How and why we should educate children has always been a central concern for governments around the world, and there have long been those who have opposed orthodoxy, challenged perception and called for a radicalization of youth. Progressive Education draws together Continental Romantics, Utopian dreamers, radical feminists, pioneering psychologists and social agitators to explore the history of the progressive education movement.
Beginning with Jean Jacques Rousseau's seminal treatise Emile and closing with the Critical Pedagogy movement, this book draws on the latest scholarship to cover the key thinkers, movements and areas where schooling has been more than just a didactic pupil-teacher relationship. Blending narrative flair with thematic detail, this important work seeks to chart ideas which, whether accepted or not, continue to challenge and shape our understanding of education today.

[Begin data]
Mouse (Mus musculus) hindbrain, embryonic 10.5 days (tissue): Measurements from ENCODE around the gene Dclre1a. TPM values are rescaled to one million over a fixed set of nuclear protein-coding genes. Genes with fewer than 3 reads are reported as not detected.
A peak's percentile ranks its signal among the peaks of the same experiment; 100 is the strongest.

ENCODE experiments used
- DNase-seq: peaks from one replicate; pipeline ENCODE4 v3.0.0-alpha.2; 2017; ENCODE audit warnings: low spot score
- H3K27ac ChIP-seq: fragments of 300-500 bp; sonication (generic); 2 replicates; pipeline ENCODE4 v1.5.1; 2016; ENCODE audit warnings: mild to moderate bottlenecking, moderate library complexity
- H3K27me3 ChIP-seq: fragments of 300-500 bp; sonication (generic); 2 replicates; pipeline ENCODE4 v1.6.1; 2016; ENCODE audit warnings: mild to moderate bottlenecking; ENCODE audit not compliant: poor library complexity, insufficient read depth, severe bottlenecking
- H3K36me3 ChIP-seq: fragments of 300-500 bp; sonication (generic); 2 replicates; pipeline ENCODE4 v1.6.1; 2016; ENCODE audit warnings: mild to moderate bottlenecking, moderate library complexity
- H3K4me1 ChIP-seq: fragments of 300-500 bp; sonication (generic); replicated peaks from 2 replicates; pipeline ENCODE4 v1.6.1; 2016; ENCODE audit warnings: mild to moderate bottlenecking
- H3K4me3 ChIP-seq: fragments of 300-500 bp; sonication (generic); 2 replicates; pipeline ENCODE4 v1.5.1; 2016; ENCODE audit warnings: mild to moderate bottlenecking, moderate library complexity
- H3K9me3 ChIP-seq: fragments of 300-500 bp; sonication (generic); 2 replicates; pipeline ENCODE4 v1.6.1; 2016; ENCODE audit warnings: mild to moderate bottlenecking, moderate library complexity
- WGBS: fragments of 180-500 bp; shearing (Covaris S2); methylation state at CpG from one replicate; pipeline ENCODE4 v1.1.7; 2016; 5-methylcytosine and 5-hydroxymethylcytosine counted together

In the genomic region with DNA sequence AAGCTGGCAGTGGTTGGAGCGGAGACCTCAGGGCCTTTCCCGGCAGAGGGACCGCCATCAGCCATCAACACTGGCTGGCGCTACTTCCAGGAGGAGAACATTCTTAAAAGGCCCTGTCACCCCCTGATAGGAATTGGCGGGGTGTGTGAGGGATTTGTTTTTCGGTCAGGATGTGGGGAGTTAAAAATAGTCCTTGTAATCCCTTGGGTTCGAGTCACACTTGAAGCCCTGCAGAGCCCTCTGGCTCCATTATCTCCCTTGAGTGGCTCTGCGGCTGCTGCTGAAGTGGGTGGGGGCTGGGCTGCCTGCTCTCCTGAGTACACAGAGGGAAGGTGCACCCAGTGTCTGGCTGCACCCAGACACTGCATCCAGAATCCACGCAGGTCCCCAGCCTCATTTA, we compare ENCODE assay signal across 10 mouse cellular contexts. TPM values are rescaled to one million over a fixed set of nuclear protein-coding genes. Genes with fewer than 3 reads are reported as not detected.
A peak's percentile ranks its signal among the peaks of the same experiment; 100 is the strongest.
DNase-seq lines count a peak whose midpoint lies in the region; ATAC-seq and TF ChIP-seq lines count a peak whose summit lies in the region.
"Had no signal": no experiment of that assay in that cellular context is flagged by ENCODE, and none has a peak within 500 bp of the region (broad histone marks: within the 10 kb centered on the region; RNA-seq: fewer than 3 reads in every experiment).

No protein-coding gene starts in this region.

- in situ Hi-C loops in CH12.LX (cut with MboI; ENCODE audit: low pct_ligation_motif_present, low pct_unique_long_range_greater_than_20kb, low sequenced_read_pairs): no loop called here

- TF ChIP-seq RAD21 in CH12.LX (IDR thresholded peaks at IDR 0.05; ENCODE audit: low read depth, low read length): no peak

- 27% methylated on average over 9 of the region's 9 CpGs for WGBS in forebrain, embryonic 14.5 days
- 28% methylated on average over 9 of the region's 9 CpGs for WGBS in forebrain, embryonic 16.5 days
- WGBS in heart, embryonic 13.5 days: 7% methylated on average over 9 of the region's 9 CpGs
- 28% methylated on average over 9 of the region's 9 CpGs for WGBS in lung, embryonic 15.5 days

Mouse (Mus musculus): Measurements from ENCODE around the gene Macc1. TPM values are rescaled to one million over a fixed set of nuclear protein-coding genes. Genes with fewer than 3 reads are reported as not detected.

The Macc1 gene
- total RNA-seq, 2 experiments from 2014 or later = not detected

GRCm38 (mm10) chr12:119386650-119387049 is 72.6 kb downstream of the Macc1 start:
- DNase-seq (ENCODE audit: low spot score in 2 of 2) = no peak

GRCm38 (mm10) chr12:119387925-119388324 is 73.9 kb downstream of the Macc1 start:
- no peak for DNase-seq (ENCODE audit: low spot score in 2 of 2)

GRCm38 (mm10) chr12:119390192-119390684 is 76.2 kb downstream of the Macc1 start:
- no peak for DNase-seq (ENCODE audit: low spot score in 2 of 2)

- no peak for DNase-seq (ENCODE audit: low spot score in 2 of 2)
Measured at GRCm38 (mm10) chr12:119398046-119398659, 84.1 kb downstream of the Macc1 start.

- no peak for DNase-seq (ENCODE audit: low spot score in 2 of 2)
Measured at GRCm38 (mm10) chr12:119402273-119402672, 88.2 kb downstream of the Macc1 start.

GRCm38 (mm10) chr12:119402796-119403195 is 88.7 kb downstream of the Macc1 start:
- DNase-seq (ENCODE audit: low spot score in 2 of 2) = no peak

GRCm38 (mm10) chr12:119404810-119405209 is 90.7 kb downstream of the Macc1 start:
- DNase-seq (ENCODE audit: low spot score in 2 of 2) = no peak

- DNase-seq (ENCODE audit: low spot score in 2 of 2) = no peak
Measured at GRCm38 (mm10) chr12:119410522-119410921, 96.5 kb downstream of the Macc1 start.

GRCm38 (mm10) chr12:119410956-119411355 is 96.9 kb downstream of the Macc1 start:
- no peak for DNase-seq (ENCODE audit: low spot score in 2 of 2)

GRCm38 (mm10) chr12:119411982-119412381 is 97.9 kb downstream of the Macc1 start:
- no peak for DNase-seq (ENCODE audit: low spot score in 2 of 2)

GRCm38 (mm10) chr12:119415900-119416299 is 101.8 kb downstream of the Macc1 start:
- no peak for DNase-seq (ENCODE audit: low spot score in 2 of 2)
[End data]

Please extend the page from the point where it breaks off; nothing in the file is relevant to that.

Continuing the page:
John Howlett is Lecturer in Education in the School of Public Policy and Professional Practice at the University of Keele, UK.
Introduction 1. Pioneering Notions and Practices 2. Romanticism 3. Gender 4. Psychology 5. Democracy: The New Education Fellowship 6. Democracy: Parker, Dewey and the American Tradition 7. Social Reform 8. Critical Pedagogy Conclusion Bibliography Index